5 Important Considerations When Hunting for a Photographer

by Sarah Macdougall on March 31, 2013

One thing that’s always mystified me about weddings is the photography. I’m fairly artsy, but to say that I have no idea what it takes to be a wedding photographer is the understatement of the year (and it’s only March, so I’m for serious here).

what to consider when hiring a wedding photographer - must read before choosing your photographer!

To find out more about what to consider when hiring a wedding photographer, I spoke to Kelli of Affero Photography. “Affero” is Latin for “to produce”, which is very fitting, as that’s what she does. Kelli is unique in that she understands both sides of the lens, being a recent bride herself. With a fine art background, Kelli booked her first wedding in 2010 and has continued to bring her photography skills (and they are some pretty mad skills) to the Indianapolis area. Her photojournalistic style mixed with her fine art background produces an end result that will look good no matter what trends are circulating at the time, which brings me to the first point:

1. Avoid Being Overly Trendy

There’s a lot of cute stuff circulating on blogs and Pinterest lately, and that’s fantastic. The issue arises when it comes to something SO popular that people start to have the exact same picture. One example that Kelli has seen a lot of is the “groomsmen superhero” picture, where all the guys are opening their shirts, exposing their superhero personas underneath. It’s a really cool picture. But now it’s everywhere. Kelli recommends putting your own twist on something like that, making it unique to you and your wedding. Another trend making the rounds is a vintage look to the photographs, which can be very cool and definitely work in some cases, however, thirty years from now, it might make your photos look aged. Knowing what you want can be a very good starting point, but make sure you get a photographer who you connect with, otherwise you might just not get what you want after all.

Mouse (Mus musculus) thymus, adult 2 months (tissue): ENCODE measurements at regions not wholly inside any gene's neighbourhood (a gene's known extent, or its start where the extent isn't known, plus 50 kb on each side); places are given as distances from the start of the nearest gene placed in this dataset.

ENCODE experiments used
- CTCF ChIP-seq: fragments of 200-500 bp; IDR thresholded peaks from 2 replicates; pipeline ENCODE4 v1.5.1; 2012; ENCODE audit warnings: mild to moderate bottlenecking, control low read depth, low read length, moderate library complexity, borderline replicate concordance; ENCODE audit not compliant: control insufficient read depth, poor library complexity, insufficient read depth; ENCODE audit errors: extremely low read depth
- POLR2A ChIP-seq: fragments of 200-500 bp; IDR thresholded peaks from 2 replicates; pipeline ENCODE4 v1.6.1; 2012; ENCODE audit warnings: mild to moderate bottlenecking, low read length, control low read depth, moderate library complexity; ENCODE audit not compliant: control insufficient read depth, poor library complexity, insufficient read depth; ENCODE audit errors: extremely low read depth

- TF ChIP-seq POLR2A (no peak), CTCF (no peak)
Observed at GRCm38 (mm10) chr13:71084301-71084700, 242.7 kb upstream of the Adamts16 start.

2. ALWAYS Do a Consultation. Always.

The importance of connecting with your photographer can not be stressed enough. First of all, as stated above, your styles should match. Kelli is not a formal photographer, and her style has never been “chin down, slooooowly lift your fist under your chin, and tilt your head to the left a little bit”, like the glamour shot scene in “Napoleon Dynamite”. There is nothing wrong with that style, but if that’s what you want, you’re way better off finding a photographer who enjoys that style of photography. If you want a style different than that of what the photographer is naturally inclined to do, it’s likely that when you get your photos back, you’ll be able to tell that the photographer wasn’t enjoying the session. Another thing to consider is that the photographer’s job is a lot easier when the people being photographed are relaxed and just having fun. It’s hard to do that in the presence of someone you’re not completely comfortable with. After you consult with a potential photographer, both parties need to feel that it’s a good match. If it’s not, it’s ok to walk away (and maybe send a nice email thanking them for meeting with you but explaining that you’ve decided to go a different route).

3. For Better Pictures, Consider an Unplugged Wedding